# Spatiotemporal Analysis on the Teleconnection of ENSO and IOD to the Stream Flow Regimes in Java, Indonesia

^{1}

^{2}

^{3}

^{*}

## Abstract

**:**

## 1. Introduction

## 2. Data and Methods

#### 2.1. Streamflow Data

^{2}(Cs, Bo, Pr, Ba), >1000 km

^{2}(Cu, Ma), and >10,000 km

^{2}(BS). For further information, the BS River is the largest river basin in Java which flows from Central Java to East Java.

_{50}), high flow (Q

_{10}), and low flow (Q

_{90}). With the definition of the FDC, Q

_{10}(Q

_{90}) is the flow equaled or exceeded 10 (90) percent of all the time. Meanwhile, in data distribution, the definition of Q

_{10}(Q

_{90}) is the 90th (10th) percentile due to the data ranking from lowest to highest. The three flow regimes were calculated using the R package fasstr [14].

#### 2.2. Climate Indices

#### 2.3. Temporal Variation Sets

#### 2.4. Multiple Polynomial Regression

_{50}(medium flow), Q

_{10}(high flow), and Q

_{90}(low flow) for each river. Multiple regression (MR) models were developed using second-order and third-order polynomial functions to minimize the model’s error term as shown in Equations (1) and (2), respectively. All regression analyses and statistics in this study were carried out by using R programming [22,23].

_{0}+ β

_{1}x

_{1}+ β

_{2}x

_{2}+ β

_{3}x

_{1}

^{2}+ β

_{4}x

_{2}

^{2}+ β

_{5}x

_{1}x

_{2}+ ε

_{0}+ β

_{1}x

_{1}+ β

_{2}x

_{2}+ β

_{3}x

_{1}

^{2}+ β

_{4}x

_{2}

^{2}+ β

_{5}x

_{1}x

_{2}+ β

_{6}x

_{1}

^{3}+ β

_{7}x

_{2}

^{3}+ β

_{8}x

_{1}

^{2}x

_{2}+ β

_{9}x

_{1}x

_{2}

^{2}+ ε

_{50}/Q

_{10}/Q

_{90})

_{1}= ENSO index (SOI/Niño 3.4)

_{2}= DMI

#### 2.5. Model Evaluation

^{2}) and the Kling–Gupta Efficiency (KGE) coefficient. The adjusted R

^{2}is commonly used to indicate the goodness of fit in models using multiple predictors. The KGE has been widely used in recent hydrological modeling studies. We used both evaluation metrics hoping that the result of our study can be easily compared to other studies, which use the common metric (R

^{2}) and the recently popular metric (KGE). The two evaluation metrics were calculated using the R package hydroGOF [24].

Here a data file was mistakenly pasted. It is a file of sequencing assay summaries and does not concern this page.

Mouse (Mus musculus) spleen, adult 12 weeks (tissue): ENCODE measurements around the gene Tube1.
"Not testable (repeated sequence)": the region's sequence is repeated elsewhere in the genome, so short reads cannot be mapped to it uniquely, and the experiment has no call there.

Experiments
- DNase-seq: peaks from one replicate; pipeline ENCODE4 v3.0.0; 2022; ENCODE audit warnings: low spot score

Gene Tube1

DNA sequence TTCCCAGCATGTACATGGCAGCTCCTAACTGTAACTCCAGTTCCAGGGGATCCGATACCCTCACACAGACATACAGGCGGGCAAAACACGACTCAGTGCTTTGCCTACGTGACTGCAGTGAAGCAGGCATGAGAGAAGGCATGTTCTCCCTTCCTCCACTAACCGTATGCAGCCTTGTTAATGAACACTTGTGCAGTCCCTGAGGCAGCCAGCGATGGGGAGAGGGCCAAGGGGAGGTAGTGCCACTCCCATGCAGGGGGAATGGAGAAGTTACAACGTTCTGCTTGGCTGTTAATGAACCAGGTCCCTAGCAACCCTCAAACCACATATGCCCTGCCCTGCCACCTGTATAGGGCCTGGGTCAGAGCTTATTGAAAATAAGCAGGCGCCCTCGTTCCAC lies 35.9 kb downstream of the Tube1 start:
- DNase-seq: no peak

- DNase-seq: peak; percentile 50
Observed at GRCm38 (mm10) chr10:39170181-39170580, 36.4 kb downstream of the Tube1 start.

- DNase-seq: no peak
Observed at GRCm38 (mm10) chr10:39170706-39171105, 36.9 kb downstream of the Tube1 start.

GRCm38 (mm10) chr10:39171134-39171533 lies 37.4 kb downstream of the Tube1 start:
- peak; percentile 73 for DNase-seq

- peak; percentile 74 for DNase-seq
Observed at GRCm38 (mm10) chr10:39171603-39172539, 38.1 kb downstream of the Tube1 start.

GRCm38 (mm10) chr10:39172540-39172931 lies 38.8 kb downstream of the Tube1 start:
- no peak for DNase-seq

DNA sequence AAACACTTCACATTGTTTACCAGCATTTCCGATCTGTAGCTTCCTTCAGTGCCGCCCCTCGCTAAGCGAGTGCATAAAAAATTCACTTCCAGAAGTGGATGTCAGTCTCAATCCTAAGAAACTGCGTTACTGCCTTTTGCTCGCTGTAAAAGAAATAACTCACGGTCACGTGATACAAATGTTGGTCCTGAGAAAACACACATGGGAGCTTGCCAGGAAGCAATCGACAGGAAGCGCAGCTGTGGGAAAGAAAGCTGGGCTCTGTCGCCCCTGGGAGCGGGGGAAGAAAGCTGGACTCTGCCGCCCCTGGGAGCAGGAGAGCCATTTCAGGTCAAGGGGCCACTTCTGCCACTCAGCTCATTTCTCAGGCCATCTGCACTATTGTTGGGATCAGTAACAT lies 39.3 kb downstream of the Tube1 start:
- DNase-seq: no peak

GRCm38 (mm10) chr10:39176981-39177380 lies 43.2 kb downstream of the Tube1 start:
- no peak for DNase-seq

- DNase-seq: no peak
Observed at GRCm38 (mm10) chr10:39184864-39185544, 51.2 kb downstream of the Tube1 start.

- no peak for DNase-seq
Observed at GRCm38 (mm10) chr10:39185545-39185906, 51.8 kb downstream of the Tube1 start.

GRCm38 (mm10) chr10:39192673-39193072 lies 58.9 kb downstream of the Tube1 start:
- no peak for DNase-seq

^{2}is a better evaluation metric than the ordinary R

^{2}because it is adjusted by the number of observations and variables, resolving the bias issue in the ordinary R

^{2}caused by the degree of freedom problem. The adjusted R

^{2}is calculated by Equation (3) (n = number of observations, and p = number of predictors). The value of adjusted R

^{2}closer to 1 indicates better model skill.

## 3. Results

#### 3.1. Temporal Variability

^{2}and KGE coefficient (Figure 3) highlighted several points.

_{a}) set in September–November (SON

_{a}). The seasonal monthly (SM) from September–November (SON) also performed better among the SM sets. The results indicate two things. First, the streamflow predictability by ENSO and IOD was good only in the September–November season, when the transition from dry season to wet season usually occurs in the Java region [29]. Many previous studies have found a high correlation of ENSO and IOD during May–October or September–November to the rainfall [3,4,16,29,30,31] and streamflow [11] in the Java region. Second, in general, the SM

_{a}sets have better model skills than the SM sets. This indicates that even with monthly data series in three-month windows, just ENSO and IOD are not enough to satisfy the need to describe the variance of the streamflows. The comparison between the monthly set (MON) and the six-month moving average set (MA6) also showed the same behavior. MA6 obtained a better model skill than MON due to MA6 carrying over the information of streamflow and climate indices for six months. Thus, it could filter the noises from other factors, such as another climate phenomenon with a shorter timescale, such as Madden–Julian Oscillation.

_{50}and Q

_{10}models achieved better model skills than the Q

_{90}. The overall distribution of Q

_{90}model skills is always lower than the other two regimes in SON and SON

_{a}. It corresponds to the higher flow tending to be more sensitive in the regression with ENSO and IOD indices, as shown in our previous study for Code River [12]. Another previous study on a northwestern Java river showed that low stream flow events are related more to positive IOD based on a probability analysis [11]. However, our result cannot be compared directly to that study due to the different methods. While we used the ENSO and IOD indices together in multiple regression, that study treated them independently in simple probability and correlation analyses.

^{2}and KGE coefficients (Figure 3). It may also be worth noting that, in the averaged seasonal sets (MAM

_{a}, JJA

_{a}, SON

_{a}, DJF

_{a}) of the third-order models, the NINO 3.4 variant showed no KGE outliers. In contrast, the SOI variant has >10 KGE outliers. Meanwhile, there was no significant difference in KGE sets of the second-order models. This may indicate that in our case, the quality of the models developed in third-order MR is better when predicted by NINO 3.4 than SOI.

_{10}, Q

_{50}, Q

_{90}, which Niño 3.4-DMI predicted in the SON

_{a}data set, have the maximum KGE of 0.75 (0.94), 0.74 (0.90), and 0.55 (0.82), respectively. Additionally, in the prediction by Niño 3.4-DMI in SON

_{a}set, the outliers of the adjusted R

^{2}and KGE are found only in the second-order MR models. Overall, the third-order MR improved the model skills after the second-order MR, not only for the maximum but also for the minimum values of the evaluation metrics (Figure 3). The improvement of the predictability by the third-order models is more apparent in the higher flows, as shown by the example of Ma River in Figure 4.

#### 3.2. Spatial Variability

_{a}set. In Figure 2, the boxplots of the SON